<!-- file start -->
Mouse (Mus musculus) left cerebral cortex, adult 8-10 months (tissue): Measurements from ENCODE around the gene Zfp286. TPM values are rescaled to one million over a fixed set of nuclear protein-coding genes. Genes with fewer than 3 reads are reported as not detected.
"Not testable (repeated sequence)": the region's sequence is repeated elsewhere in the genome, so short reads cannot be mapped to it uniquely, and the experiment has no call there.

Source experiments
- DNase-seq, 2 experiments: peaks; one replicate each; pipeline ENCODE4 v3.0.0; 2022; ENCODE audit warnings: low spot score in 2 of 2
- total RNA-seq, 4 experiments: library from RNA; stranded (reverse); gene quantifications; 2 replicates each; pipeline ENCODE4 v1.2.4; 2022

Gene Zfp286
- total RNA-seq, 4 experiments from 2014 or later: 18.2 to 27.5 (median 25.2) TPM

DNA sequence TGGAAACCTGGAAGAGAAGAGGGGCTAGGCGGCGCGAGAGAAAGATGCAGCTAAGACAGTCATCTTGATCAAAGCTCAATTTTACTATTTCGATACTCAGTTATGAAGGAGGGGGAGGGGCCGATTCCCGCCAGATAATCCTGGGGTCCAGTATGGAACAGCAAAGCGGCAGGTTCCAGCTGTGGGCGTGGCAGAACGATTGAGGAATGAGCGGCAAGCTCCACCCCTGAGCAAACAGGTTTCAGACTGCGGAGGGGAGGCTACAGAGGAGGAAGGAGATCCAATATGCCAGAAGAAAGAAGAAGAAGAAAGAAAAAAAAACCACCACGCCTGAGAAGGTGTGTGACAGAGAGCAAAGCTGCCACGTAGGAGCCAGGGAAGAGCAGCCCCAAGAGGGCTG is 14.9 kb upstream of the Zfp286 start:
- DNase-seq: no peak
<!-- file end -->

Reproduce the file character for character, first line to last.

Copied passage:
Mouse (Mus musculus) left cerebral cortex, adult 8-10 months (tissue): Measurements from ENCODE around the gene Zfp286. TPM values are rescaled to one million over a fixed set of nuclear protein-coding genes. Genes with fewer than 3 reads are reported as not detected.
"Not testable (repeated sequence)": the region's sequence is repeated elsewhere in the genome, so short reads cannot be mapped to it uniquely, and the experiment has no call there.

Source experiments
- DNase-seq, 2 experiments: peaks; one replicate each; pipeline ENCODE4 v3.0.0; 2022; ENCODE audit warnings: low spot score in 2 of 2
- total RNA-seq, 4 experiments: library from RNA; stranded (reverse); gene quantifications; 2 replicates each; pipeline ENCODE4 v1.2.4; 2022

Gene Zfp286
- total RNA-seq, 4 experiments from 2014 or later: 18.2 to 27.5 (median 25.2) TPM

DNA sequence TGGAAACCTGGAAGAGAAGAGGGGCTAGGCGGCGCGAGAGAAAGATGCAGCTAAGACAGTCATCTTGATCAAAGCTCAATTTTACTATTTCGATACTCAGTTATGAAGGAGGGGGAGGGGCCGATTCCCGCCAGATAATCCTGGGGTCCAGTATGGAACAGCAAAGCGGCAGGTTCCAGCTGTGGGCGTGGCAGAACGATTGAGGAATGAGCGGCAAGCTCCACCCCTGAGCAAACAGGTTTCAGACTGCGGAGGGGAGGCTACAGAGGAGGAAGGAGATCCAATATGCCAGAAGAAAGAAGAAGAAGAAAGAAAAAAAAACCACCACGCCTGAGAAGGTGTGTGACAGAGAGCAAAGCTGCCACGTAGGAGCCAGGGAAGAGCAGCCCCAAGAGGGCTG is 14.9 kb upstream of the Zfp286 start:
- DNase-seq: no peak